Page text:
The U.S. Department of Justice's lawsuit against Maricopa County, Ariz., Sheriff Joe Arpaio sets a new low for the politicization of DOJ.
Neither President Nixon's Justice Department during the Watergate era nor the Bill Clinton-Janet Reno abuses of DOJ's power (e.g., summary firing of all U.S. attorneys, the invasion at Waco, Bill Lann Lee's Civil Rights Division activism) quite compares with the lengths to which Attorney General Eric Holder, Assistant Attorney General for Civil Rights Tom Perez, and President Obama have gone to pursue a political vendetta.
Foremost to keep in mind regarding this misconduct: It's all about immigration politics.
The administration seems to regard the current immigration laws as unacceptable. So political officials have systematically refused to carry out the laws on the books. Consider the brazen federal lawsuits the Obama administration has brought against Arizona and several other states' laws dealing with illegal immigrants. They have been granting administrative amnesty to "DREAMers" and other illegal aliens who have committed crimes. They have ordered Border Patrol officers to "stand down" when they see illegals, manipulating the border apprehensions statistics to make it seem as if fewer illegals are entering. They have neutered the 287(g) program that was in such high demand among state and local police agencies when the administration came to office.
Now the administration is trying to make an example of Sheriff Arpaio, one of the toughest local law enforcement officials in the country and wildly popular in one of the country's toughest localities — where illegal immigration and its worst consequences intersect. He is a highly capable law officer with a highly effective department and a refreshing backbone for someone who campaigns for election, plus the courage to stand up to cold-blooded Mexican cartels and cold-blooded Washington-Chicago politicos alike. This is a vendetta because Obama administration officials have made it personal.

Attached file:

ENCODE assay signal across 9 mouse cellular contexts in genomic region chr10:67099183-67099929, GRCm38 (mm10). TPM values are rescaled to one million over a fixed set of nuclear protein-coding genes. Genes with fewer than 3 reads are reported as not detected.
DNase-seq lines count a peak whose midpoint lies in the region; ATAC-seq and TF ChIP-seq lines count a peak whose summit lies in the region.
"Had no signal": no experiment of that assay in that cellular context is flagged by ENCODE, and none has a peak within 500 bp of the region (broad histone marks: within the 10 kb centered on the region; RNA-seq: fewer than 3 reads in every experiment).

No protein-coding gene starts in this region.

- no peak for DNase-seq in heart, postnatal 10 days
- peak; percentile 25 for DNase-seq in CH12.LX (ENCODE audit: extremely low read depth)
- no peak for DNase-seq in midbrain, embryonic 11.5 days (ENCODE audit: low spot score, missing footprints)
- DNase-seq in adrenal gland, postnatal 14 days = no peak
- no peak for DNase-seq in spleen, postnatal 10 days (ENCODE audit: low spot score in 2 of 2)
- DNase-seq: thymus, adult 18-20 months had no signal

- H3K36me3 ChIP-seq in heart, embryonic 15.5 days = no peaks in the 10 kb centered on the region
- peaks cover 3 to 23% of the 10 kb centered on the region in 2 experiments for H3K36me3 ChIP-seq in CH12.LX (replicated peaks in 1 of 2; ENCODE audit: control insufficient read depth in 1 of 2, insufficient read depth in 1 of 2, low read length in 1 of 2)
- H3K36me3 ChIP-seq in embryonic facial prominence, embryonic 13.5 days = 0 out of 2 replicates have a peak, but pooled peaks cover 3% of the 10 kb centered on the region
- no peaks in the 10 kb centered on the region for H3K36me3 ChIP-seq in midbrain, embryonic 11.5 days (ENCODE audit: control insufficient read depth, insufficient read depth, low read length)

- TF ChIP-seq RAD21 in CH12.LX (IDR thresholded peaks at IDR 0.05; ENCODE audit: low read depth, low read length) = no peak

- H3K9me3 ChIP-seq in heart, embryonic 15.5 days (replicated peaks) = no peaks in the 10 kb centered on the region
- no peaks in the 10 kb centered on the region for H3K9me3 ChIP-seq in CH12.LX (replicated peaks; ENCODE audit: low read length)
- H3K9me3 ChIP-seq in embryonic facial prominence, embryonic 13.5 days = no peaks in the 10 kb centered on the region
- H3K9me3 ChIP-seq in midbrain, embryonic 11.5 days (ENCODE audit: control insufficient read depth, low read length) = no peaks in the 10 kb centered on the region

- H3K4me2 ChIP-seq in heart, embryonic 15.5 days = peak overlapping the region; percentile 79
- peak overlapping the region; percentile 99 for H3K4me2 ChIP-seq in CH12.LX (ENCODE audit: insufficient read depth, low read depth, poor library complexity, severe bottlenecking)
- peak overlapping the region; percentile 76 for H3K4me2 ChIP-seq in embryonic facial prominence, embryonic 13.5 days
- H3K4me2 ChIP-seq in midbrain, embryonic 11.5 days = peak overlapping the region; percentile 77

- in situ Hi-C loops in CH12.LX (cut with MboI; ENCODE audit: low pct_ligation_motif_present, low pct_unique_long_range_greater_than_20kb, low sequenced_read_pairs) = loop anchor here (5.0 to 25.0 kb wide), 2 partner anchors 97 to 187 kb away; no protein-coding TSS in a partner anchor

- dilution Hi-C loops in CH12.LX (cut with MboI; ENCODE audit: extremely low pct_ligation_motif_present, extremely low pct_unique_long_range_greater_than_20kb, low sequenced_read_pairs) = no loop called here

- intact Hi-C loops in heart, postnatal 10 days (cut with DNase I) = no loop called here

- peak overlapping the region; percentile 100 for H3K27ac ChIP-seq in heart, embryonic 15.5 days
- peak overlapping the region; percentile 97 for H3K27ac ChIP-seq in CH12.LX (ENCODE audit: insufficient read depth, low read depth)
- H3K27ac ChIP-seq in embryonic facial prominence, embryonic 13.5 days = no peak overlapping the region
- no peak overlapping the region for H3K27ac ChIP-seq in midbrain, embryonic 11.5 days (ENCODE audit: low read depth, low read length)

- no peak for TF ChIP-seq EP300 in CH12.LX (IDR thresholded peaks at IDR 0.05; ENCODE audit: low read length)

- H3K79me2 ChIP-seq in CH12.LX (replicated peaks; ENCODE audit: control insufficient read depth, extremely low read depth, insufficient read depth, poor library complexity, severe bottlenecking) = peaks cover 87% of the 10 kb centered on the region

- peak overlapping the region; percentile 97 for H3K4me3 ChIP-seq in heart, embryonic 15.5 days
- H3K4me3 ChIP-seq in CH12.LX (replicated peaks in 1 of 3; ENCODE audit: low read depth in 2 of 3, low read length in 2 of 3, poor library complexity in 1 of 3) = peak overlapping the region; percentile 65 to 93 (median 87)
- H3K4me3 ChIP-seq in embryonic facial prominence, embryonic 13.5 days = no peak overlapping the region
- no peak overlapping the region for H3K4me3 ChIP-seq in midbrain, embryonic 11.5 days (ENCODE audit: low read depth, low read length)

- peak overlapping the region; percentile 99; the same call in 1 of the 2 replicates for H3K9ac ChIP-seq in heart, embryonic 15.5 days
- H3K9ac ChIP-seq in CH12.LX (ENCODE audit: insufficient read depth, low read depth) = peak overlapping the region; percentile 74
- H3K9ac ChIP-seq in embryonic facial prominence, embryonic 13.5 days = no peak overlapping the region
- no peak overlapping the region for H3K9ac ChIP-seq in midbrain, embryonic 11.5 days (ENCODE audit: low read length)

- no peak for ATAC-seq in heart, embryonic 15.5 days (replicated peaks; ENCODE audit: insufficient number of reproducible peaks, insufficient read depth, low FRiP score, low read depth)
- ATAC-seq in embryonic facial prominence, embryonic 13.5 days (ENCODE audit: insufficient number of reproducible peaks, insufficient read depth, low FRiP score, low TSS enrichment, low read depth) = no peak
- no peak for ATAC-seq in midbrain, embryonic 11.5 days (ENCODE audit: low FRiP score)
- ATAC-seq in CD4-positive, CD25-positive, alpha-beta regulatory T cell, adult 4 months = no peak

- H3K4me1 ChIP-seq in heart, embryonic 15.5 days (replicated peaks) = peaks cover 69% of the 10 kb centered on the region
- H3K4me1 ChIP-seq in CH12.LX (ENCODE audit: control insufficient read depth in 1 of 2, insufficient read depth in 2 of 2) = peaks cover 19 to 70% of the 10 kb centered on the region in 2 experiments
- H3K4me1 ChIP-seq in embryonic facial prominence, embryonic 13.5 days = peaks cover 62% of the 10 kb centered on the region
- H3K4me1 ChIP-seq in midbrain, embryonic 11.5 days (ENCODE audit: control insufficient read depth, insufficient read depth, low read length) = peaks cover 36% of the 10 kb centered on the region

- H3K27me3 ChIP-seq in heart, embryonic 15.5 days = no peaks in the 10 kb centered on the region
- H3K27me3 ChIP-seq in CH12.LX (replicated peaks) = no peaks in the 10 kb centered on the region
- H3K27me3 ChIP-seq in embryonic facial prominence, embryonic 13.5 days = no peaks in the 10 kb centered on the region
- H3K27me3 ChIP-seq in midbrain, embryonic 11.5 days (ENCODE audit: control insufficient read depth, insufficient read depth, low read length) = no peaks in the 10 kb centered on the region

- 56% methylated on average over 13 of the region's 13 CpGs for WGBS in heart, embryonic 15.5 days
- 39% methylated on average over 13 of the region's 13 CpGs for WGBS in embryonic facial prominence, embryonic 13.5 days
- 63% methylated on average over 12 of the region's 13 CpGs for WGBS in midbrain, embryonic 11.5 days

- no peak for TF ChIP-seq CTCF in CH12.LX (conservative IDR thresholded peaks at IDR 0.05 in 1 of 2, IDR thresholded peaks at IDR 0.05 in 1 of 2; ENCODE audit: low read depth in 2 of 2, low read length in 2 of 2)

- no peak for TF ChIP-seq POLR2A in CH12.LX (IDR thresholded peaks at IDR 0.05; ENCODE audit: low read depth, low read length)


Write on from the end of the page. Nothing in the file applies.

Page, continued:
The Chicago-style, hardball politics entwined with the anti-Arpaio campaign include a carefully crafted plan of attack. First the administration pulled Maricopa County's 287(g) authority. Then Tom Perez, formerly on the board of the radical open-borders Casa de Maryland, issued a vicious Civil Rights Division report last December alleging all sorts of charges against Sheriff Arpaio and his department. The not too subtle claim: This white sheriff is mistreating and targeting Hispanics in the county jail. Never mind the overwhelming "political correctness" that the report manifested, making it more of a political screed reeking of racial politics. Not a huge surprise, with ACLU lawyers within DOJ ghostwriting much of the document. The deliberate confusion of law and politics has continued in this week's filing of the lawsuit.
The legal action comes after months of DOJ's demands that a federal nanny be given veto power to run the Maricopa County Sheriff's Department. Sheriff Joe declined the unconstitutional demand. Thus, the politicized DOJ stuck a gun to the county sheriff's head: Our way or else. Sheriff Joe said "no", so he's now been slapped with "or else".
Sheriff Arpaio explained in the Washington Times, what was really going on:
"Every policy decision, every operation, every new program in the jails and in enforcement, virtually everything would have to be approved by the monitor, nullifying the authority of the elected sheriff and eviscerating the will of the citizens of Maricopa County," he said.
"I am the constitutionally and legitimately elected sheriff and I absolutely refuse to surrender my responsibility to the federal government", he said. "And so to the Obama administration, who is attempting to strong arm me into submission only for its political gain, I say, 'This will not happen, not on my watch.'"
Though it has become personal against "America's toughest sheriff", the ultimate goal here is to intimidate all other state and local law enforcement offices from vigorously assisting in enforcement of immigration laws. That's the same motivation for challenging the states' laws, which the U.S. Supreme Court recently all but laughed out the courtroom during oral arguments.
The other part of the administration's cynical motives is the desire to signal Latino voting blocs that the president is their political ally and he'd really like their vote in November (and with the administration attacking states' voter ID laws, unqualified foreigners may very well be able to steal votes). The open-borders radicals have lost heart with the administration for not pushing through an amnesty. The anti-Arpaio charade is a piece of that kiss-and-make-up campaign.